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Am J Clin Nutr. 2019 Jun 28. pii: nqz120. doi: 10.1093/ajcn/nqz120. [Epub ahead of print]

Branched-chain amino acid and branched-chain ketoacid ingestion increases muscle protein synthesis rates in vivo in older adults: a double-blind, randomized trial.

Author information

1
Department of Human Biology, NUTRIM School of Nutrition and Translational Research in Metabolism, Maastricht University Medical Centre+, Maastricht, Netherlands.
2
Central Diagnostic Laboratory, Maastricht University Medical Centre+, Maastricht, Netherlands.
3
Department of Pediatrics, Emma Children's Hospital, Academic Medical Center, Amsterdam, Netherlands.

Abstract

BACKGROUND:

Protein ingestion increases muscle protein synthesis rates. However, limited data are currently available on the effects of branched-chain amino acid (BCAA) and branched-chain ketoacid (BCKA) ingestion on postprandial muscle protein synthesis rates.

OBJECTIVE:

To compare the impact of ingesting 6 g BCAA, 6 g BCKA, and 30 g milk protein (MILK) on the postprandial rise in circulating amino acid concentrations and subsequent myofibrillar protein synthesis rates in older males.

METHODS:

In a parallel design, 45 older males (age: 71 ± 1 y; BMI: 25.4 ± 0.8 kg/m2) were randomly assigned to ingest a drink containing 6 g BCAA, 6 g BCKA, or 30 g MILK. Basal and postprandial myofibrillar protein synthesis rates were assessed by primed continuous l-[ring-13C6]phenylalanine infusions with the collection of blood samples and muscle biopsies.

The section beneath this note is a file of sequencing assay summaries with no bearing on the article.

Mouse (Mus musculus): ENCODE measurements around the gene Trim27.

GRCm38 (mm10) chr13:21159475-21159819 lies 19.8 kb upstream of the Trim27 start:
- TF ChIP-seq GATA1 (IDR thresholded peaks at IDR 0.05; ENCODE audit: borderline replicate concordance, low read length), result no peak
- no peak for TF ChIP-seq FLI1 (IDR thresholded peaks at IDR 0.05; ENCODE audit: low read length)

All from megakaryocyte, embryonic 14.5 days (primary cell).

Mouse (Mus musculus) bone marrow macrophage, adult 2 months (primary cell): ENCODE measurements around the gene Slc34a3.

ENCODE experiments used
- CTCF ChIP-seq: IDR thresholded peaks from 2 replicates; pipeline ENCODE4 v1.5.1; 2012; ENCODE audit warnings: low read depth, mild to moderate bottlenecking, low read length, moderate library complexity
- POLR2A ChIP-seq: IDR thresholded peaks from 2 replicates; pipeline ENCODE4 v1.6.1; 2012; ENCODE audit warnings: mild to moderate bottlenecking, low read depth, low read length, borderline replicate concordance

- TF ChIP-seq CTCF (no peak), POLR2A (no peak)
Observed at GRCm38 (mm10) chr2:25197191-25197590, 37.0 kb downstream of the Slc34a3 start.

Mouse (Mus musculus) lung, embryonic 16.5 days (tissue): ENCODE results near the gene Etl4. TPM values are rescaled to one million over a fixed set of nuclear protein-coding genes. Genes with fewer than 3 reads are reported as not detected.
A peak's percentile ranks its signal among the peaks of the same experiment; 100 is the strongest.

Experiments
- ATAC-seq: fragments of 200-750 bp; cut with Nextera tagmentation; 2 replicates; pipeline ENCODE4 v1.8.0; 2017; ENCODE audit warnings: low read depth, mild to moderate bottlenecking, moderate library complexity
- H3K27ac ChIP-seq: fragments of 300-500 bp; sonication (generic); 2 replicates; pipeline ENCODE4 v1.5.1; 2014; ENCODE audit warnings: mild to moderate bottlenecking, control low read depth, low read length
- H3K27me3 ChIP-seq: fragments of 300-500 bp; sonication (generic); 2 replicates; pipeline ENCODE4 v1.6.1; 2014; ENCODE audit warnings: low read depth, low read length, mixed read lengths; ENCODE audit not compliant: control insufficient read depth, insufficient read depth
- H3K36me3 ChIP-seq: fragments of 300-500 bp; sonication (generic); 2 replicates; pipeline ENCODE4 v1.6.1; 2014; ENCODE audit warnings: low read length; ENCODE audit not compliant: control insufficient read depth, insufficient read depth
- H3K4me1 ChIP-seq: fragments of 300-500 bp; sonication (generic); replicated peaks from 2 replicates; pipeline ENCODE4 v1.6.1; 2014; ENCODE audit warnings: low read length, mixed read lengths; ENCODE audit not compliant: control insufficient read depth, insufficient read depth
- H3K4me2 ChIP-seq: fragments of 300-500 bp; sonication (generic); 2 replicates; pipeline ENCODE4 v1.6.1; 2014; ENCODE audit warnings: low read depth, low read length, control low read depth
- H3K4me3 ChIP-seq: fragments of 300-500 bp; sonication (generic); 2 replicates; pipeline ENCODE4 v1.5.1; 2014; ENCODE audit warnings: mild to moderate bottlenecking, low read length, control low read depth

RESULTS:

Plasma BCAA concentrations increased following test drink ingestion in all groups, with greater increases in the BCAA and MILK groups compared with the BCKA group (P < 0.05). Plasma BCKA concentrations increased following test drink ingestion in all groups, with greater increases in the BCKA group compared with the BCAA and MILK groups (P < 0.05). Ingestion of MILK, BCAA, and BCKA significantly increased early myofibrillar protein synthesis rates (0-2 h) above basal rates (from 0.020 ± 0.002%/h to 0.042 ± 0.004%/h, 0.022 ± 0.002%/h to 0.044 ± 0.004%/h, and 0.023 ± 0.003%/h to 0.044 ± 0.004%/h, respectively; P < 0.001), with no differences between groups (P > 0.05). Myofibrillar protein synthesis rates during the late postprandial phase (2-5 h) remained elevated in the MILK group (0.039 ± 0.004%/h; P < 0.001), but returned to baseline values following BCAA and BCKA ingestion (0.024 ± 0.005%/h and 0.024 ± 0.005%/h, respectively; P > 0.05).

CONCLUSIONS:

Ingestion of 6 g BCAA, 6 g BCKA, and 30 g MILK increases myofibrillar protein synthesis rates during the early postprandial phase (0-2 h) in vivo in healthy older males. The postprandial increase following the ingestion of 6 g BCAA and BCKA is short-lived, with higher myofibrillar protein synthesis rates only being maintained following the ingestion of an equivalent amount of intact milk protein. This trial was registered at Nederlands Trial Register (www.trialregister.nl) as NTR6047.

KEYWORDS:

aging; anabolism; chronic kidney disease; dietary protein; leucine; milk; sarcopenia; α-ketoisocaproic acid

PMID:
31250889
DOI:
10.1093/ajcn/nqz120

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